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Review: Empire of Sand by Tasha Suri - 9/10*

Review: Empire of Sand by Tasha Suri - 9/10*

Tasha Suri’s Empire of Sand is an achingly beautiful novel of identity, pain, and dreams wrapped in a fabulously realized south Asian inspired secondary world. This story makes you feel the experiences the characters have. Both the setting and characters are brilliantly imagined and feel real in a way that is difficult to articulate. There will be moments when your heart breaks and moments when you thrill with hope.

 

There are three elements of Empire of Sand that I can’t get out of my head: the characters, the setting, and the magic system. Mehr, our protagonist, is the daughter of the governor of Irinah who has led a somewhat sheltered life. In the midst of this sheltered life, however, she has developed a very strong character. She knows what is right and wrong and acts on those feelings even when it may not be to her benefit to do so. Because the vast majority of the book is from Mehr’s perspective we spend a great deal of time in her head but this doesn’t become tiresome. The character is very well written and it was easy to root for her. Sometimes, when a book is almost entirely in one character’s head, the side characters can feel flat. That isn’t the case in Empire of Sand. Suri has given us not only a main character we can relate to and hurt with, but an entire cast of characters with their own motivations and foibles. Each of them feels alive. In fact, this novel works so well because of the relationships between characters. Of course, the relationship between Mehr and various antagonists is important, but her relationships with various side characters are part of what makes this novel so achingly beautiful. In addition to the characters, the setting and magic helped me fall in love with this book. You won’t find castles and western feudal lords in this novel. Instead, it’s inspired by Mughal India. Suri has crafted a secondary fantasy world that really shines. Perhaps most impressive, the world and magic are linked in a way that helps both to come alive. The mythology of the world is linked into the magic system and vice-versa and it all comes together in a way that is complex without feeling overly complicated. I tend to enjoy novels where magic plays a large role in the plot and where the magic system is less mysterious and more scientific, so-called hard magic systems. In her debut, Suri has managed to craft a system that is fascinating and interesting, but still very much mysterious. I loved it.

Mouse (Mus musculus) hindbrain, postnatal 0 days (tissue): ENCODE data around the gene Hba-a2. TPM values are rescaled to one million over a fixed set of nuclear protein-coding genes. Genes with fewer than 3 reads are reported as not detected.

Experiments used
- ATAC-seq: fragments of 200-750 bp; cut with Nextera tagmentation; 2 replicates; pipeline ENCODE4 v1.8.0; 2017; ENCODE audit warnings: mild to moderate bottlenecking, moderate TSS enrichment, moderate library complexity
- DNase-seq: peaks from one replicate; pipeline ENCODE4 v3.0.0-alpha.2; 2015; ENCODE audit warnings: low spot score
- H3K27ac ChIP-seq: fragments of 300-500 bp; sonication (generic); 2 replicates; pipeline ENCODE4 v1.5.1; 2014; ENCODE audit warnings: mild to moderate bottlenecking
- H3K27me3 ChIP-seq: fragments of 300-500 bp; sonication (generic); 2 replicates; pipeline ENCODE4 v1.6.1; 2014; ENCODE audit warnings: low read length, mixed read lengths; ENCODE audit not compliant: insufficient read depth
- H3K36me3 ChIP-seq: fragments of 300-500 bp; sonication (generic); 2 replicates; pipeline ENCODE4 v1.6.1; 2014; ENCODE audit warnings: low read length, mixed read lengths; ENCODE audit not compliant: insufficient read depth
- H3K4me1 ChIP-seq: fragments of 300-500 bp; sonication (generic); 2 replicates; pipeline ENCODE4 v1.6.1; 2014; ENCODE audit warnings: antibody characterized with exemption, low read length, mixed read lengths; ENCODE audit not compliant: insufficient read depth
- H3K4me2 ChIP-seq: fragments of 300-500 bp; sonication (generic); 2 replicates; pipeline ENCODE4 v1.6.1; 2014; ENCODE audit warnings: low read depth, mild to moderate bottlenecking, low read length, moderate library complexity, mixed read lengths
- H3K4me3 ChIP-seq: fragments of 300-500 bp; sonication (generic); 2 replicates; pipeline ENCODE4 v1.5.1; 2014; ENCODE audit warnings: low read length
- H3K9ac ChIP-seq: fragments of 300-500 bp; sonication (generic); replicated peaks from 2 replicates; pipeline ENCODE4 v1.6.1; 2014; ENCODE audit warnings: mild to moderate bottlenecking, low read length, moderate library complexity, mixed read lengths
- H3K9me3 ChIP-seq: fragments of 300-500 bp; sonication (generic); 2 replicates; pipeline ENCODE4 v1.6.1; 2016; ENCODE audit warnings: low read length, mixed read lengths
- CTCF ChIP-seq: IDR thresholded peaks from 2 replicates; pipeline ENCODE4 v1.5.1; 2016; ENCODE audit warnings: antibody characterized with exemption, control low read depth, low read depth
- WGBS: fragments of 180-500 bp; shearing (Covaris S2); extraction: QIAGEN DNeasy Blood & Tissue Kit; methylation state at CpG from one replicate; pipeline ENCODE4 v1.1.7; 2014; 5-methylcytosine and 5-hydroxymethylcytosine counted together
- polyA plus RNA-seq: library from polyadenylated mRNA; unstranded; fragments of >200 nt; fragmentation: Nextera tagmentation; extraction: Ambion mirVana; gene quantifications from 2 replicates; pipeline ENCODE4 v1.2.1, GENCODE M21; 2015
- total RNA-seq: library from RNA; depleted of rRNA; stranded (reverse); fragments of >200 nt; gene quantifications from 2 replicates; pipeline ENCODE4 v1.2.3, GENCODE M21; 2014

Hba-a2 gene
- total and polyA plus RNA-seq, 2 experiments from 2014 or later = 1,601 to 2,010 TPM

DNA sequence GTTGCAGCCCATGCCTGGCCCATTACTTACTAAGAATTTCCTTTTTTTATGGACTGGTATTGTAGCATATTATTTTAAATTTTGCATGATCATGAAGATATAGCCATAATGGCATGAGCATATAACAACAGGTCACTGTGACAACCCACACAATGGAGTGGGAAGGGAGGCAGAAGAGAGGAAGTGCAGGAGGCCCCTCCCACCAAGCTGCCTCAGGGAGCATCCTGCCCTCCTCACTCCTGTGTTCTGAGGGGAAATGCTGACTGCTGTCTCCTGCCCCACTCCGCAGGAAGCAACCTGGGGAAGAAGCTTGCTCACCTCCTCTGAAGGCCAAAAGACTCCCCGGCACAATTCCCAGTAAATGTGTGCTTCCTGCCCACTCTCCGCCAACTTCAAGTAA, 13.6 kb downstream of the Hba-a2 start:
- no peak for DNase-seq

There were few things that didn’t work for me in Empire of Sand. One of those few things, however, was that on a very few occasions I was frustrated by characters’ seeming inability to be proactive. Because of the plot, Mehr finds herself often reacting to events, rather than making events happen. There was a particular section of the novel when I felt the story would have benefitted from more agency for Mehr. This was especially irksome because everything else was executed so well. There were a couple scenes in particular when I grumbled in my head about this, but on each of those occasions I was quickly swept back into the narrative.  

 

Alternatingly grim and hopeful, Empire of Sand is a novel that shouldn’t be missed. This is character-drive fantasy with epic stakes set in a fascinating and unique would that makes you ache for characters as you come to love and understand them. I am eagerly anticipating the sequel.

Review: Vita Nostra by Marina and Sergey Dyachenko - 8.75/10*

Review: Vita Nostra by Marina and Sergey Dyachenko - 8.75/10*

Review: The Winter of the Witch by Katherine Arden - 10/10*

Review: The Winter of the Witch by Katherine Arden - 10/10*